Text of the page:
GIS in Action 2019 has ended
Welcome to the 27th annual GIS in Action Conference!

GIS technology and professionals are at work around the clock to support our basic needs and our livelihoods. From directing emergency responders to the scene of an accident, to synchronizing trading on Wall Street, to building 5G networks that support self-driving cars, geospatial data and technology helps us understand our environment and improves the quality of our lives.

Whether you are a LiDAR analyst working on risk mitigation, a wildlife biologist conducting habitat assessment, or an economic policy advisor modeling for financial stability, the geospatial approach provides a lens to illuminate and advance our diverse interests and goals.

We are excited to have you join us at this year’s GIS In Action conference. For our keynote, Sisinnio Concas, Ph.D., Program Director for the Center for Urban Transportation Research, will share his insights into autonomous and connected vehicles and how new data sources are critical to developing smarter cars and smarter roads. Through the conference’s diverse sessions, workshops, and socials, you will have opportunities to learn and share with your colleagues and make new professional connections.

GIS in Action is a collaborative effort between the Oregon and Southwest Washington chapter of URISA and the Columbia River Region chapter of the American Society for Photogrammetry and Remote Sensing (ASPRS). The value of the geospatial industry grows greater every year, and every year GIS In Action brings together talented, creative people to share what they’re working on. Let’s share our collective IQ, learn from one another, and build a stronger, more vibrant community. We look forward to meeting you!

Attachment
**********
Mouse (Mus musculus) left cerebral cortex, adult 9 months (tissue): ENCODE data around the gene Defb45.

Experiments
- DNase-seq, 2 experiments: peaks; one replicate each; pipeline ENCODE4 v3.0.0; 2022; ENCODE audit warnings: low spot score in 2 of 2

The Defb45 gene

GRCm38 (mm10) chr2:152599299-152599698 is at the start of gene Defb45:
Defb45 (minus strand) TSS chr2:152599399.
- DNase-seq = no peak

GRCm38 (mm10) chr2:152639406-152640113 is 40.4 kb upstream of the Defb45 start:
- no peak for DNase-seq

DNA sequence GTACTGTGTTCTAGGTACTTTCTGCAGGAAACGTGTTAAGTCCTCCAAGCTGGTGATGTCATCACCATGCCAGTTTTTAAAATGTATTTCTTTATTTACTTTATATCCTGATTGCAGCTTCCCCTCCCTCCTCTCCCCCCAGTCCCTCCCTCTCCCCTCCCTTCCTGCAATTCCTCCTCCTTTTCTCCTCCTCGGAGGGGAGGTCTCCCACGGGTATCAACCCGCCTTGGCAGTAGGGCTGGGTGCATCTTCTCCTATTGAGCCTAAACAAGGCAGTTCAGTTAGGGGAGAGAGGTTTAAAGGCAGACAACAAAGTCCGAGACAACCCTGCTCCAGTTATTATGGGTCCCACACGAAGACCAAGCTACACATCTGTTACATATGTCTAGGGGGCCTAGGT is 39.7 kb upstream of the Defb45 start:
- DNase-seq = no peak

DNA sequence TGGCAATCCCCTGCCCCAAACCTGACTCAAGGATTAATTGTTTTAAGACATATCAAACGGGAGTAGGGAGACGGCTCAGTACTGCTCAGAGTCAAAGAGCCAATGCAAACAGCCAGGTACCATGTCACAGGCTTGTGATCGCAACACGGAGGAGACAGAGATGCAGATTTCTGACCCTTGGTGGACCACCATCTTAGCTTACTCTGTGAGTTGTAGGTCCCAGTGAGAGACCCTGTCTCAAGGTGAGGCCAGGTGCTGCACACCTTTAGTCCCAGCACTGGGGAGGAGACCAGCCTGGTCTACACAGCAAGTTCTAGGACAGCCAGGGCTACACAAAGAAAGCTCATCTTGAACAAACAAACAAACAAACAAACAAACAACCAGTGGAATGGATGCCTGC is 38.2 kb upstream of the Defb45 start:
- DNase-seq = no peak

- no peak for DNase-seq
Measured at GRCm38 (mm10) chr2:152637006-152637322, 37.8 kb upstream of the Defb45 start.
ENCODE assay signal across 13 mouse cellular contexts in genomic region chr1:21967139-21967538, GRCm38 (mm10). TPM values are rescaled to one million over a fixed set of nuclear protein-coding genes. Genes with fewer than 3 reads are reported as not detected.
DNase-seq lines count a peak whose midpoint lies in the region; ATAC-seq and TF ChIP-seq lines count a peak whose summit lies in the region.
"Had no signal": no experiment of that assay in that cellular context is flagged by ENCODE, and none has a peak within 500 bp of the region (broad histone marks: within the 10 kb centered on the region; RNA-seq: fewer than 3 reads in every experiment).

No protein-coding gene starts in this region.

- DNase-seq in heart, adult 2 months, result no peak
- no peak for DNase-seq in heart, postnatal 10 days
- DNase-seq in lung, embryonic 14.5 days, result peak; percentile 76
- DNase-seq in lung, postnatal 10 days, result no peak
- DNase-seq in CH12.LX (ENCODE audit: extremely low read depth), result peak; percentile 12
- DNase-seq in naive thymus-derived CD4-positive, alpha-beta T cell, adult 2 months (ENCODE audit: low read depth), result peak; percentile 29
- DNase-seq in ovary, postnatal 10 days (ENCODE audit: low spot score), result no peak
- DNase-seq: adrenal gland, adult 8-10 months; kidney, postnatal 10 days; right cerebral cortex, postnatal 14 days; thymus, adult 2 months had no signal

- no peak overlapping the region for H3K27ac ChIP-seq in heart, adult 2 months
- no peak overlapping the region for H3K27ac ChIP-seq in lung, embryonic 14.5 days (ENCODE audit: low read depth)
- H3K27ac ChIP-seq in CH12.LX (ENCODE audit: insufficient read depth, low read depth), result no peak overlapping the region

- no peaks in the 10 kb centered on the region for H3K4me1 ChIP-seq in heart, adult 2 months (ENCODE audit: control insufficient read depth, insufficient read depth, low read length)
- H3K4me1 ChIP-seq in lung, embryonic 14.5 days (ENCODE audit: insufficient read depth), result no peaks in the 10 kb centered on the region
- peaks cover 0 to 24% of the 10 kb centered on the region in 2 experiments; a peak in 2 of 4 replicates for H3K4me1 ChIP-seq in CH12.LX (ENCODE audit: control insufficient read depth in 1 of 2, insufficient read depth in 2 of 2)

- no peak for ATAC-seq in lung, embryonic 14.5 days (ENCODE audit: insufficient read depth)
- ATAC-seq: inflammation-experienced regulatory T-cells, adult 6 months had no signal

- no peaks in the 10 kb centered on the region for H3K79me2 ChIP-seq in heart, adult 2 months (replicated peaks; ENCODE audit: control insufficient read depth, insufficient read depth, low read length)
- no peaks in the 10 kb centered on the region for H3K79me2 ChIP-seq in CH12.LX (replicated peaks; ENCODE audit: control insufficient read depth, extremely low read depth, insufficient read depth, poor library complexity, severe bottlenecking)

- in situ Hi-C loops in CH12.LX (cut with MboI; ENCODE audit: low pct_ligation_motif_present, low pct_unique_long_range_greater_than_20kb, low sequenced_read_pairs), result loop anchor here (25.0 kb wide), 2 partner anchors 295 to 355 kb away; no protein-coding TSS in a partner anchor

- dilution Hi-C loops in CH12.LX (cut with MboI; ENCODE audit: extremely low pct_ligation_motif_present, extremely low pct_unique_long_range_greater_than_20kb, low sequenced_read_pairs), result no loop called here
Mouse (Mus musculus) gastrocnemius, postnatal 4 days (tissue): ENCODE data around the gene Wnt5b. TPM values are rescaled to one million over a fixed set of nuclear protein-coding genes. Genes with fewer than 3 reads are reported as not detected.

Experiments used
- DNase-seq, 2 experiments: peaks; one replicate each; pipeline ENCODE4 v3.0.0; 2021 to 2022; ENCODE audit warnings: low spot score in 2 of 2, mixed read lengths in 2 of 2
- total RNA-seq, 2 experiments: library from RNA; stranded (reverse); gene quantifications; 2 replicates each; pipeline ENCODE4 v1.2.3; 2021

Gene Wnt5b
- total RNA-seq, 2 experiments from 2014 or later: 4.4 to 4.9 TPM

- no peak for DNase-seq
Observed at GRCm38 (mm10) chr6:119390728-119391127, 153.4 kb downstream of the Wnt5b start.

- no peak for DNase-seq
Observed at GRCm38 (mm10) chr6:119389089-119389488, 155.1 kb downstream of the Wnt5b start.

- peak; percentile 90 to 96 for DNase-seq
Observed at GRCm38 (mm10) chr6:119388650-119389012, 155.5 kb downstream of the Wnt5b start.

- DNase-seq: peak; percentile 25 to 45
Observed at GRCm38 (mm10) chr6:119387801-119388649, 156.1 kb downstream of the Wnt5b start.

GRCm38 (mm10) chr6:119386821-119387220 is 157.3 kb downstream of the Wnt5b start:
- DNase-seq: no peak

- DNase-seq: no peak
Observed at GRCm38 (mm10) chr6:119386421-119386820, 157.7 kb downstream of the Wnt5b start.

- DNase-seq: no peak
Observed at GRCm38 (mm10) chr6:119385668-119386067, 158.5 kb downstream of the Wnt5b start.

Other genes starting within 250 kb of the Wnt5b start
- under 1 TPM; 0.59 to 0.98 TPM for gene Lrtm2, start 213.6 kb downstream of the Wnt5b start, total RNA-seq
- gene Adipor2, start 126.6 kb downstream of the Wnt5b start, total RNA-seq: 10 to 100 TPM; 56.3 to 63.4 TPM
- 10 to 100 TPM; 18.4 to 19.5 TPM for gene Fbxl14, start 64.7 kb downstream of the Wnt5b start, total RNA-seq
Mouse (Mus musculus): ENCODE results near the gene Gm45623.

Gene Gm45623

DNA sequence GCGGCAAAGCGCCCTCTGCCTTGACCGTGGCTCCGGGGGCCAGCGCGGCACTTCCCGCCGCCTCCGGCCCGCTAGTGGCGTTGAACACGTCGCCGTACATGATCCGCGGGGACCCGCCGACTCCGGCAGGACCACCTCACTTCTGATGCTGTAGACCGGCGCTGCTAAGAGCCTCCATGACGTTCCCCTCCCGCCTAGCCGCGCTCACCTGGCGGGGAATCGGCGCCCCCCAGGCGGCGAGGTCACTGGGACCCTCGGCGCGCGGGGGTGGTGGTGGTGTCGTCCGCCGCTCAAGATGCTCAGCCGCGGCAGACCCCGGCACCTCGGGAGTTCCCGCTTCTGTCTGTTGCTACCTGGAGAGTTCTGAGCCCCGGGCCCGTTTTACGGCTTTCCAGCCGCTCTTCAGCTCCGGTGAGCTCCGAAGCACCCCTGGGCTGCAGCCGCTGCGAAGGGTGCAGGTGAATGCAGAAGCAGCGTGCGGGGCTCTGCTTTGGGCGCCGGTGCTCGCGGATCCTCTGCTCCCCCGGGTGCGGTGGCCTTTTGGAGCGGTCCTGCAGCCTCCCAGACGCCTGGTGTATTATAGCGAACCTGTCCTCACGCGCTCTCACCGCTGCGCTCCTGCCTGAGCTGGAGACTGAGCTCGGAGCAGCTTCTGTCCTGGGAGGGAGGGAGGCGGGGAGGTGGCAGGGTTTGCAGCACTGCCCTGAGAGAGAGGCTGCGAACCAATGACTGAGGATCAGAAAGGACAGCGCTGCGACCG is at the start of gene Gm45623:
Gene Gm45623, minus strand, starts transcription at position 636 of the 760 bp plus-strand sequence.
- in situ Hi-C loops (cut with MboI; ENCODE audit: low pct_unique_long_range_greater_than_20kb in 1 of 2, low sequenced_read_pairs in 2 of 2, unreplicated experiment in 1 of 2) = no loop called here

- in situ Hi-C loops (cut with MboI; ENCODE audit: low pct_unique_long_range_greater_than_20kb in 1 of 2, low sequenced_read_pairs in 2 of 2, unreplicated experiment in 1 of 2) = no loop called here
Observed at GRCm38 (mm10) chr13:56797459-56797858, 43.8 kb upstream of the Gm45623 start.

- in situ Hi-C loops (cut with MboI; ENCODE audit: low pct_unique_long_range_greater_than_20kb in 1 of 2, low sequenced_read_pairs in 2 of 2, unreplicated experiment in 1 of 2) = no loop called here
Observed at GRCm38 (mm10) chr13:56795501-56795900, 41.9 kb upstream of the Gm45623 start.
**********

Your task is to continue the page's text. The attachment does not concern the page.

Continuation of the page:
Camille Westlake, President, ASPRS Columbia River Region
Molly Vogt, President, Oregon & SW Washington URISA

The conference takes place Monday, April 22nd and Tuesday, April 23rd in the 3rd floor ballroom at Smith Memorial Student Union on the Portland State University campus (1825 SW Broadway, Portland, OR 97201 ).
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Monday, April 22 • 3:30pm - 5:00pm
Natural Resources

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Engaging Coastal Users to Update the Rocky Shores Management Strategy
Deanna Caracciolo, Oregon Coastal Management Program
Approximately 41% of Oregon’s coastline is composed of rocky habitat. These areas include the dynamic headlands, cliffs, tidepools and offshore islands that make the Oregon coast so memorable. Managing these highly diverse and utilized areas is complex and requires the incorporation of science, local knowledge, and best management practices. The state is currently updating the Rocky Shores Management Strategy (RSMS), which is part of Oregon's broader Territorial Sea Plan (TSP). The RSMS is the guiding framework for how agencies manage rocky shore resources within state jurisdiction (0-3 nautical miles from shore). For this update, multiple GIS tools and methods have been utilized to support community scoping as well as data synthesis and projection. This presentation will outline how staff are applying GIS tools to this update to create a more seamless management strategy.

An Innovative Approach to the Minimization of Environmental Impact to the Streaked Horned Lark
Sean Carroll, US Army Corps of Engineers